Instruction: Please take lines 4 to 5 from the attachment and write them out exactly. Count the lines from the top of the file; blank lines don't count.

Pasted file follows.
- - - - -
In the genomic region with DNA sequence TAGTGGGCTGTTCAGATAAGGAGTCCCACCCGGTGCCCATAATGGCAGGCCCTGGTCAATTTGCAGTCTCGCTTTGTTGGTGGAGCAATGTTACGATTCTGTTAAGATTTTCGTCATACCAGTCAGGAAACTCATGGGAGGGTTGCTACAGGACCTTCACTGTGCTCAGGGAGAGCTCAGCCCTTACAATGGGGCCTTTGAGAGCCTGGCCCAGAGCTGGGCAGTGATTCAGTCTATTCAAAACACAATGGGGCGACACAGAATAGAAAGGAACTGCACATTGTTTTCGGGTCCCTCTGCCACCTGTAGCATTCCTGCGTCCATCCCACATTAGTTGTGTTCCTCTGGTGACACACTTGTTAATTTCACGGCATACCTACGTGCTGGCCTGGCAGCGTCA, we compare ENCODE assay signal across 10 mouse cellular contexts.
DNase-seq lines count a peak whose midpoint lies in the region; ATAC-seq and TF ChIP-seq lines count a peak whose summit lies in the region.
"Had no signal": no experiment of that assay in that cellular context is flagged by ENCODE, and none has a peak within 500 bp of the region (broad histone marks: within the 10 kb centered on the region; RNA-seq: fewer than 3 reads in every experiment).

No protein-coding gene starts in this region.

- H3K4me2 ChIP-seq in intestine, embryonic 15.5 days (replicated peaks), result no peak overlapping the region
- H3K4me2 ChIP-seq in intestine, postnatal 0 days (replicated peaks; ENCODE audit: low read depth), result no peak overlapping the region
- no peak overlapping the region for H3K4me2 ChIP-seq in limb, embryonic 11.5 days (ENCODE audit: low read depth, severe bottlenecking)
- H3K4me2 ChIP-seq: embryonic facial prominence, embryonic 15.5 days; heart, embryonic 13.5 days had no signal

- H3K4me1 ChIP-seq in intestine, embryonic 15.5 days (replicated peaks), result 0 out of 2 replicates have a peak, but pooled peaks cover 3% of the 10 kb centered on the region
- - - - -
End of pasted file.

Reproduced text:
No protein-coding gene starts in this region.

- H3K4me2 ChIP-seq in intestine, embryonic 15.5 days (replicated peaks), result no peak overlapping the region